First Online: 21 May 2011 DOI:
10.1007/s11098-011-9740-3 Cite this article as: Crane, J.K. Philos Stud (2012) 161: 309. doi:10.1007/s11098-011-9740-3 Abstract
This paper presents and defends an account of the coincidence of biological organisms with mereological sums of their material components. That is, an organism and the sum of its material components are distinct material objects existing in the same place at the same time. Instead of relying on historical or modal differences to show how such coincident entities are distinct, this paper argues that there is a class of physiological properties of biological organisms that their coincident mereological sums do not have. The account answers some of the most pressing objections to coincidence, for example the so-called “grounding problem”, that material coincidence seems to require that coinciding objects have modal differences that do not supervene on any other properties.
Keywords Material coincidence Leibniz’s Law Grounding problem Biological organisms Mereological sums Supervenience References
Bennett, K. (2004). Spatio-temporal coincidence and the grounding problem.
Burke, M. (1992). Copper statues and pieces of copper: A challenge to the standard account.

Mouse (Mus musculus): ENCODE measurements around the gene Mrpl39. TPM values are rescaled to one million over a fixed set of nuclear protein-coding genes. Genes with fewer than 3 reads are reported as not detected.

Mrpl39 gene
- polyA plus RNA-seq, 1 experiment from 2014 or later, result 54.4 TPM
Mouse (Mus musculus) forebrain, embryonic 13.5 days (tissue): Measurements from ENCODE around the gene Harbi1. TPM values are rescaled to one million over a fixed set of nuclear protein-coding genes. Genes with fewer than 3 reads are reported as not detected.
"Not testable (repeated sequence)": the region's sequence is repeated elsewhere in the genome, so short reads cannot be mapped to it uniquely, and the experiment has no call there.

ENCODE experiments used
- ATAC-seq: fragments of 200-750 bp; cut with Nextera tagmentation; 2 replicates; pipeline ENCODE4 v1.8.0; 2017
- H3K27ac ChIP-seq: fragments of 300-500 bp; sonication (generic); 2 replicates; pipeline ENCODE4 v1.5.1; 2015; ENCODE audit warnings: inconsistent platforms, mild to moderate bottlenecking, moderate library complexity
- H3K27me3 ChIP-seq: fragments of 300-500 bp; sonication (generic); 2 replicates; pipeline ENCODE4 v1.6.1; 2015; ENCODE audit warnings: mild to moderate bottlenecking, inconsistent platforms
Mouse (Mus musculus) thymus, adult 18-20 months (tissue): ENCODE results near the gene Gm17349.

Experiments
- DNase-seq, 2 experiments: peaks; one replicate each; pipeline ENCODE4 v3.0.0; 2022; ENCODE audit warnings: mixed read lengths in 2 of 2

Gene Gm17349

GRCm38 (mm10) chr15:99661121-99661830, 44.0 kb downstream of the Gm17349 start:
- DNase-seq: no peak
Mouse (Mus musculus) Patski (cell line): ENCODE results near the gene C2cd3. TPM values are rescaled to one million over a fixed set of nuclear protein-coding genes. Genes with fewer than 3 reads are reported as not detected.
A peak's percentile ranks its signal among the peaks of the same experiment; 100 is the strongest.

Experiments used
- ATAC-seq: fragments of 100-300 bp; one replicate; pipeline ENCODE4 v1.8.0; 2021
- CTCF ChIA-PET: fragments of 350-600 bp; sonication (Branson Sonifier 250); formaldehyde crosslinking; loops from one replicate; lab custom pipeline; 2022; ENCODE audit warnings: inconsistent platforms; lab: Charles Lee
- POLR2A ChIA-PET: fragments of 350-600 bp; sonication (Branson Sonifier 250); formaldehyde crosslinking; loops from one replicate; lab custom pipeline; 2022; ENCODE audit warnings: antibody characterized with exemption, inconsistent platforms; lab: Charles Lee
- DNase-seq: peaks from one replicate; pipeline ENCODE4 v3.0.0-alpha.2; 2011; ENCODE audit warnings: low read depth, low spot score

Burke, M. (1994). Dion and Theon: An essentialist solution to an ancient puzzle.
Journal of Philosophy,
Davidson, D. (1987). Knowing one’s own mind.
Proceedings and addresses of the American Philosophical Association,
Doepke, F. (1982). Spatially coinciding objects.
Ratio, 24,45–60 (Reprinted in Material constitution: A reader, pp. 10–24, by M. Rea, Ed., 1997, Lanham: Rowman and Littlefield).
Fine, K. (2003). The non-identity of a material thing and its matter.
Gibbard, A. (1975). Contingent Identity.
Journal of Philosophical Logic, 4, 187–221 (Reprinted in Material constitution: A reader, pp. 93–125, by M. Rea, Ed., 1997, Lanham: Rowman and Littlefield).
Heller, Mark. (1990).
The ontology of physical objects: Four-dimensional hunks of matter
. Cambridge: Cambridge University Press.
Koslicki, K. (2008).
The structure of objects
. New York: Oxford University Press.
Lewis, D. (1986).
On the plurality of worlds. Oxford: Basil Blackwell.
Olson, E. (2001). Material coincidence and the indiscernibility problem.
Paul, L. A. (2006). Coincidence as overlap.
Simons, P. (1987).
Parts: A study in ontology. Oxford: Oxford University Press.
Sosa, E. (1987). Subjects among other things. In J. E. Tomberlin (Ed.),
Philosophical perspectives, 1, metaphysics. Atascadero, CA: Ridgeview Publishing (Reprinted in Material constitution: A reader, pp. 63–89, by M. Rea, Ed., 1997, Lanham: Rowman and Littlefield).
van Inwagen, P. (1981). The doctrine of arbitrary undetached parts.
Pacific Philosophical Quarterly, 62, 123–137 (Reprinted in Ontology, identity, and modality, pp. 75–94, by P. van Inwagen, 2001, Cambridge: Cambridge University Press).
van Inwagen, P. (1990).
Material beings. Ithica: Cornell University Press.
Wiggins, D. (1968). On being in the same place at the same time.
Philosophical Review, 77, 90–95 (Reprinted in Material constitution: A reader, pp. 3–9, by M. Rea, Ed., 1997, Lanham: Rowman and Littlefield).
Zimmerman, D. (1995). Theories of masses and the problem of constitution.
CrossRef Copyright information
© Springer Science+Business Media B.V. 2011